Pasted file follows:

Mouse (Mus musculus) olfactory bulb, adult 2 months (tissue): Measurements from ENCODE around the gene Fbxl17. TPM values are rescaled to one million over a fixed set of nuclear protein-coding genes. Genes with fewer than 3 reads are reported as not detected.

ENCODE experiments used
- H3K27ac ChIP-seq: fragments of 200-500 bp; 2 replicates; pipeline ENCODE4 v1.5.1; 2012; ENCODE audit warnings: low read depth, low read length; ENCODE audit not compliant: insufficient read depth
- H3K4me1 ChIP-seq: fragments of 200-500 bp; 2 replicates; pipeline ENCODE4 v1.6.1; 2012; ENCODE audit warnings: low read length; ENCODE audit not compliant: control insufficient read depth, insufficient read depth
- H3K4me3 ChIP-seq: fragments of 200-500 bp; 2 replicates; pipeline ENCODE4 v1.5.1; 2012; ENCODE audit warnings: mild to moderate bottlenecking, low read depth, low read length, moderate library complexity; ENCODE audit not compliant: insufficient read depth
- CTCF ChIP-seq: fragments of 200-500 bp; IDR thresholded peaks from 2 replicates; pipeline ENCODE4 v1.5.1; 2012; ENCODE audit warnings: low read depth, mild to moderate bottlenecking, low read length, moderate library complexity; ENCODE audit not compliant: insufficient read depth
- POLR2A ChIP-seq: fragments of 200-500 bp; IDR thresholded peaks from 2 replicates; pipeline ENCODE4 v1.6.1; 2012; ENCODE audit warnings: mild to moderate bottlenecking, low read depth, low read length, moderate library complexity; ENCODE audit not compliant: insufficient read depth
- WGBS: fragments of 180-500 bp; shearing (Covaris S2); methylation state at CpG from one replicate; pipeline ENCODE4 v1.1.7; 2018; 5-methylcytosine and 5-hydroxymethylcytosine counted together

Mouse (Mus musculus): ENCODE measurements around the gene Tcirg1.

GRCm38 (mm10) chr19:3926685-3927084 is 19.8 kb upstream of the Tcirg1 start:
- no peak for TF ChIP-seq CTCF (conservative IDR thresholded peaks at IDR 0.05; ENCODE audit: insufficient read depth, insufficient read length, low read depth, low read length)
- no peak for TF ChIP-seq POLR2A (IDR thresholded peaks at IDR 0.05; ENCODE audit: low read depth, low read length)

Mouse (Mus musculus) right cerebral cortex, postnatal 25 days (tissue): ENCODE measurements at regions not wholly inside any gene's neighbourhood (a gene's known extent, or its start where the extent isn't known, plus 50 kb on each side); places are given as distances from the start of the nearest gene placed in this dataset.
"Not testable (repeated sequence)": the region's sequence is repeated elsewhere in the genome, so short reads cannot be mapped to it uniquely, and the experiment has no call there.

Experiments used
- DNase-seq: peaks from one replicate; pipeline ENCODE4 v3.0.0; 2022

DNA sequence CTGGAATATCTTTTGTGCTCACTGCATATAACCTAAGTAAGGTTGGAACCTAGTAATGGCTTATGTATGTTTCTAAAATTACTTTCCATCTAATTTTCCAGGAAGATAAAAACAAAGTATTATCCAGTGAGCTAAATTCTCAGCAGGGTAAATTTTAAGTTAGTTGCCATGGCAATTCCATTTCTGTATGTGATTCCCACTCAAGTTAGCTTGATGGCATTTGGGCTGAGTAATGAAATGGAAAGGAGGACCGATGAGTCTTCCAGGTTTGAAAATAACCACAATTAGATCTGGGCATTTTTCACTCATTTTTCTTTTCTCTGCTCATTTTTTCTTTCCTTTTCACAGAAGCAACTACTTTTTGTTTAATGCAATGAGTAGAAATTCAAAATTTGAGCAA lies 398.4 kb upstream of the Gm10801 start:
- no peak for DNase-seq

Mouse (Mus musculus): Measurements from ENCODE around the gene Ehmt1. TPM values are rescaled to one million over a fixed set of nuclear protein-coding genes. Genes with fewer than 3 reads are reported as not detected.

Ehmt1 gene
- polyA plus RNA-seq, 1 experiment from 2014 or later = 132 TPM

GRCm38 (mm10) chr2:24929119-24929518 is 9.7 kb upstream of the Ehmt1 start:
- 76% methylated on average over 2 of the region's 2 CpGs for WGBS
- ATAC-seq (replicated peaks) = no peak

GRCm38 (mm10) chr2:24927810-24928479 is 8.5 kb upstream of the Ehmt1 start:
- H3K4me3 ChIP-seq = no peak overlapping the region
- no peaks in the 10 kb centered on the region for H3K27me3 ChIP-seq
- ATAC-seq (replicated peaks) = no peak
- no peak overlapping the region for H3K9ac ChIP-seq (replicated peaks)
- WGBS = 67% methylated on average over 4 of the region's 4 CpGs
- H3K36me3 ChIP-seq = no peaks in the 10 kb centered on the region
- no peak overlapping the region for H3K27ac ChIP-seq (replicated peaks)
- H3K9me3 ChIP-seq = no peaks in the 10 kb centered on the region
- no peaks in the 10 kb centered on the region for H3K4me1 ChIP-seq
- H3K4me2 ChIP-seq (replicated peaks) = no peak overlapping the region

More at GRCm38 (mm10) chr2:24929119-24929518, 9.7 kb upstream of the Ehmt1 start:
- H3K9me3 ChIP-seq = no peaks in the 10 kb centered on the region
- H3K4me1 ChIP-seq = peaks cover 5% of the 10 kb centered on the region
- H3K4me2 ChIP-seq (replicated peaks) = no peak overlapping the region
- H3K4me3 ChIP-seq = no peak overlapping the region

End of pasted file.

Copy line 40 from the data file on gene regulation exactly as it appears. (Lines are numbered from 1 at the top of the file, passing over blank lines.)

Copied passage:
- H3K4me3 ChIP-seq = no peak overlapping the region